This highly-misunderstood process involves a lot more than just putting “a dab o’ powder” on your nose.
By Idah McGlone Gibson
“Nowadays, when all women use more or less makeup, I think they would be more desirable to look at if they would do it more artistically,” said a man to me the other day. “Perhaps they might gain some points from the women of the stage. Ask some of them to tell you the secrets of the powder-puff sometime, won’t you?” he finished.
Blanche Bates happened to be the first actress I went to see after this conversation, and so I put the question to her.
“Come up after the first act and I’ll show you how I make up,” she said. “I have a long wait then.”
The artist and I were seated in the pretty little dressing-room and had time to take a look around before the actress made her appearance. The mirror was hung in the center of her makeup shelf. Besides the numerous brushes, combs) jars of cream and boxes of powder, there stood at one side a picture of Miss Bates’ mother, and close beside it was a volume of Maeterlinck’s “Life of the Bee.”
Makeup secrets from a stage actress
Just then in came Blanche Bates in a perfectly lovely dress of cream silk ratine combined with tan crepe du chine. A black hat with tan feathers made the artist remark about its becomingness, and he started right in to draw her, but those feathers bobbed about so as she talked that he had hard work doing it!
“Well, I’m all made up, you see!” said Miss Bates, with a smile. “But I can TELL you how I do it!” And she immediately began to frivol with the hare’s foot and fuss about her face with a puff.
“Every actress makes up a little differently for a different age and a different character,” she said first. “In this we differ from the usual society woman, who always uses the coloring of sweet sixteen and perfect innocence even after forty.
“The heroine of ‘The Witness for Defense,’ in which I am playing now, is a woman of refinement, but she has lived through bitter experiences. Her face must look like that of any other nice woman over thirty. Her cheeks and lips must not be too red, and her eyes must have the heaviness of unshed tears. There must be a slight droop to the features — not enough to suggest age, but certainly enough to intimate sorrow.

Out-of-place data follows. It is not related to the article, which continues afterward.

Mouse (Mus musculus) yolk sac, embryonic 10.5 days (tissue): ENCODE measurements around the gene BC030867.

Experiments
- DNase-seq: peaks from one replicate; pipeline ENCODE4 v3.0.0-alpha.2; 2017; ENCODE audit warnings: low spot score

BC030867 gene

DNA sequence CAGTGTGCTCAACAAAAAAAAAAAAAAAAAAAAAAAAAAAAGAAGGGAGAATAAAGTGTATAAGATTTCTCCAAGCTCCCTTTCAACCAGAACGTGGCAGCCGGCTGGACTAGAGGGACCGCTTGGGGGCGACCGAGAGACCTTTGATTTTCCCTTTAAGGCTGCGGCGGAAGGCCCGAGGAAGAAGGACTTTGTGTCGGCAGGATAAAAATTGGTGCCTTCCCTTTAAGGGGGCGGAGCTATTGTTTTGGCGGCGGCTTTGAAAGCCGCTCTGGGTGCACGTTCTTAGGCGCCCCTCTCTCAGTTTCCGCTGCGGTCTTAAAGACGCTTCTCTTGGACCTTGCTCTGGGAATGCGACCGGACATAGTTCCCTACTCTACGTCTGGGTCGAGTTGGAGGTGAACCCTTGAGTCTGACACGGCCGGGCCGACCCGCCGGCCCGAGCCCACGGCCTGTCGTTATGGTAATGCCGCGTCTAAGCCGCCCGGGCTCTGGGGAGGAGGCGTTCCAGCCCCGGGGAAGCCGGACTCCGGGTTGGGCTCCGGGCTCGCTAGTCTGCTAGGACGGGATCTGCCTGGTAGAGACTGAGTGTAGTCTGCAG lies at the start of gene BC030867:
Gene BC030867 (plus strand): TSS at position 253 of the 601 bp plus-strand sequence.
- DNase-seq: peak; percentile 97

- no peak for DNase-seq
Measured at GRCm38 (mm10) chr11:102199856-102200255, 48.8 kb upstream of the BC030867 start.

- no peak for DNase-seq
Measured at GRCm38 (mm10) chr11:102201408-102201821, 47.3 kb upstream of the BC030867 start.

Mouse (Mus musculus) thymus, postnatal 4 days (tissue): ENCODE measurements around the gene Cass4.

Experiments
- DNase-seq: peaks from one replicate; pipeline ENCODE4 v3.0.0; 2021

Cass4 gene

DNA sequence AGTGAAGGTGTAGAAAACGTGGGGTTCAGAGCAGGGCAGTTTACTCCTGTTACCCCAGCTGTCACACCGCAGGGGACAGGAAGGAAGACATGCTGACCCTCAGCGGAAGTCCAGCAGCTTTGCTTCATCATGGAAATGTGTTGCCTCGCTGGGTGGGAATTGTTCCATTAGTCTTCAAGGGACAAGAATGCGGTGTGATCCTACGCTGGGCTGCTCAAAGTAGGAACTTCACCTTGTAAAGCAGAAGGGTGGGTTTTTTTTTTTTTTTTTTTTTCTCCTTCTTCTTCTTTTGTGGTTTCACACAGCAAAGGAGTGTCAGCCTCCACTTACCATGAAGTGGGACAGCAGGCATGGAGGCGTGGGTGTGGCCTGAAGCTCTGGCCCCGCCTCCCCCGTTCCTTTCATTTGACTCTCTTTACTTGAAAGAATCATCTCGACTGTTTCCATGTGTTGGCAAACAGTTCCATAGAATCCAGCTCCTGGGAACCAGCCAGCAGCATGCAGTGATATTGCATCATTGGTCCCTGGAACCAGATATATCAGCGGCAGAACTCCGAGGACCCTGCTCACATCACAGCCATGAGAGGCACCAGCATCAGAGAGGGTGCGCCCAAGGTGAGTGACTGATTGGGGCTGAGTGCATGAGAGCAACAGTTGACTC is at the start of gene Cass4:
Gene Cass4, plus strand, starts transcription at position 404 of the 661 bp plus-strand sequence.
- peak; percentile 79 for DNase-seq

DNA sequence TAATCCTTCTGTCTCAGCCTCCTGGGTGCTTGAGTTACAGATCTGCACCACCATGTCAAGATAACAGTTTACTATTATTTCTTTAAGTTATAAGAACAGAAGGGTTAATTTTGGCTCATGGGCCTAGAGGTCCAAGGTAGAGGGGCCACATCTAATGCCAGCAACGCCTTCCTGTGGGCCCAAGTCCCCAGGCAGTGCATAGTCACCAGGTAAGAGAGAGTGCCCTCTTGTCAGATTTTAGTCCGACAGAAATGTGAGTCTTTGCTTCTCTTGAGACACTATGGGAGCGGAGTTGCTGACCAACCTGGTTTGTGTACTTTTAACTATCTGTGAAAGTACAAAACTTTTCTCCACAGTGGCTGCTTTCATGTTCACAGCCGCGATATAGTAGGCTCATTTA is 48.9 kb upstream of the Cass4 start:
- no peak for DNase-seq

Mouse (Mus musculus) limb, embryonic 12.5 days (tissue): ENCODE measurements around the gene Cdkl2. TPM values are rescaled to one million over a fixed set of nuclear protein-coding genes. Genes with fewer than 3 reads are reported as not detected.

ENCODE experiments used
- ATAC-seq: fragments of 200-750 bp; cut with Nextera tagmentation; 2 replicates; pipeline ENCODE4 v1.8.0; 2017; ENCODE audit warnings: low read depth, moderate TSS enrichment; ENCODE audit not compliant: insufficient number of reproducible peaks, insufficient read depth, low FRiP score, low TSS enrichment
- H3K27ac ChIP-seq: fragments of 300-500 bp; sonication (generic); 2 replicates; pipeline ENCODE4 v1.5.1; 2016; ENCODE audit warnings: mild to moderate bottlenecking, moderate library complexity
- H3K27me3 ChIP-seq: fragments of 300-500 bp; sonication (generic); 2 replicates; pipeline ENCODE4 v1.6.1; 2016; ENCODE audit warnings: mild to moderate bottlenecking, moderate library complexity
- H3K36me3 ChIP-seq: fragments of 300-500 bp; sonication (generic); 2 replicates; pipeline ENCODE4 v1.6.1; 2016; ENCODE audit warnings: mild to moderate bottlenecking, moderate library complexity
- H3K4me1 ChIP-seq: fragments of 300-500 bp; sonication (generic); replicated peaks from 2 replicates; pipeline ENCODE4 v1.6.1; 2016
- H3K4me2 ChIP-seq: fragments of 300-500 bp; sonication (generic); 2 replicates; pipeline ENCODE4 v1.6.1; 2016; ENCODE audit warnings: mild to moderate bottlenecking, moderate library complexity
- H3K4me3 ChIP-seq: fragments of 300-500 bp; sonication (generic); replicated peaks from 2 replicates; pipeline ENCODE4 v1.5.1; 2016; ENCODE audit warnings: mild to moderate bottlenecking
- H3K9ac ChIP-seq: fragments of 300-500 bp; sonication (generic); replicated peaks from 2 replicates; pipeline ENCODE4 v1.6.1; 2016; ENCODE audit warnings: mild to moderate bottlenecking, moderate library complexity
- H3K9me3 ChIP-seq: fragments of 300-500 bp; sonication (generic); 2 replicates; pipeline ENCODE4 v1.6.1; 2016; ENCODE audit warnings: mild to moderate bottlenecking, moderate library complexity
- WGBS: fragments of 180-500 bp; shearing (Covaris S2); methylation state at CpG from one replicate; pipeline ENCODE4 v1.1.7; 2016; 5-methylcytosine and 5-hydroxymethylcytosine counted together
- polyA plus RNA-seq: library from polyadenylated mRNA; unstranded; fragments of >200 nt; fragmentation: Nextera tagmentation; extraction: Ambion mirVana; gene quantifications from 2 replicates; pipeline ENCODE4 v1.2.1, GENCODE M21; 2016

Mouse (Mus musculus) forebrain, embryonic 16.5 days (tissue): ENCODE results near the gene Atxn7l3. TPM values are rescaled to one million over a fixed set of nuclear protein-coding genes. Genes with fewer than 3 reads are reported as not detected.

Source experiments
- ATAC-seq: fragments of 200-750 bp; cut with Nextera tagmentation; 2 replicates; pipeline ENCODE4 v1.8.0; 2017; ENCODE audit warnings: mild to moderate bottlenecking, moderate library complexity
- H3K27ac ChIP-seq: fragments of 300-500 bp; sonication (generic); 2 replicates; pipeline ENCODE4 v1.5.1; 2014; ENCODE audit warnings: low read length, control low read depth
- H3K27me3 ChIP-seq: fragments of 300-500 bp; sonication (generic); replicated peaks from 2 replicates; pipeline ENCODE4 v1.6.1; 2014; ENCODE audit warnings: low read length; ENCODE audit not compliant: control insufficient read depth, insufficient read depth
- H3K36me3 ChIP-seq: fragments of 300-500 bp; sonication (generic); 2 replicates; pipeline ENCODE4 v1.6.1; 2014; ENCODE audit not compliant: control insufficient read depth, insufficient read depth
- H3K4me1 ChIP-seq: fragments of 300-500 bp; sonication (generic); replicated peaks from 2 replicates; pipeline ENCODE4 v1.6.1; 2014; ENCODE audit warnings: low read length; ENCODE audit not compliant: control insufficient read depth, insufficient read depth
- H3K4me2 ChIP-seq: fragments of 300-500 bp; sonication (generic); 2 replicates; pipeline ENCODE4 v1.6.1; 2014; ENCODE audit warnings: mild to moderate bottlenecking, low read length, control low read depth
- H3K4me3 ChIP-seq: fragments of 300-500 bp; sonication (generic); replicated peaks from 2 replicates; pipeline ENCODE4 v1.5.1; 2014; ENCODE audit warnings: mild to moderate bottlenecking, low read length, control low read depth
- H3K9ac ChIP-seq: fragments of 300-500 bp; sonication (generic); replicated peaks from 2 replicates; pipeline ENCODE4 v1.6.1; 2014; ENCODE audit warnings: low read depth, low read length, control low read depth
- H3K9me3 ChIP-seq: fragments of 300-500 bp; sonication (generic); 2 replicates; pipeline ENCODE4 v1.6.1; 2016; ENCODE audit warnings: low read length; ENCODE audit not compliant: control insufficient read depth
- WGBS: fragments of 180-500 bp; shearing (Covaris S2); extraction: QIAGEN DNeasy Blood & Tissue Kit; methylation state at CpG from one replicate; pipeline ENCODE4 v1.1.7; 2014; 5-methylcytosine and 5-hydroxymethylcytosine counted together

“Yes, any woman can do all this with a careful make-up, and I advise a man who is married to a clever woman to look ‘a little out’ when, wifey appears pale and unhappy and seems about to collapse. She may be training for a trip to Palm Beach, or it may be a diamond and emerald dinner ring she has set her heart on.”
“First, I apply a very heavy cold cream to make a good groundwork to build on.
“For my lips, I use a grease stick, the same kind almost every woman uses when making up for evening. It is of a VERY DARK red. My hair is combed in the flat braids in which I always wear it.
“I use brunette powder and a rather brown-red rouge — something that gives the complexion a beautiful tint, but which still lacks the first freshness of youth. I put a little blue-grey grease paint over the eyelids and darken under my eyes with a tint of deeper blue.
“For my eyelashes, I use black grease paint, but I do not ‘bead’ them. For the shadows under the eyes, I use that pencil with which the old-style surgeon used to mark out the place on your body where he intended to make the incision. It is very dark blue and is said to be perfectly sanitary.”
Although Miss Bates declared she was all “made up,” she was continually putting a little more powder, fixing up her eyebrows or tinting the lobe of her ear a pinky hue. I have never yet seen an actress who could resist her make-up box if she were near it.
She did not, however, have to make her mouth turn up at the corners, for Blanche Bates is always smiling when she is not laughing. She seems to be the happiest actress I know, and especially since she has married.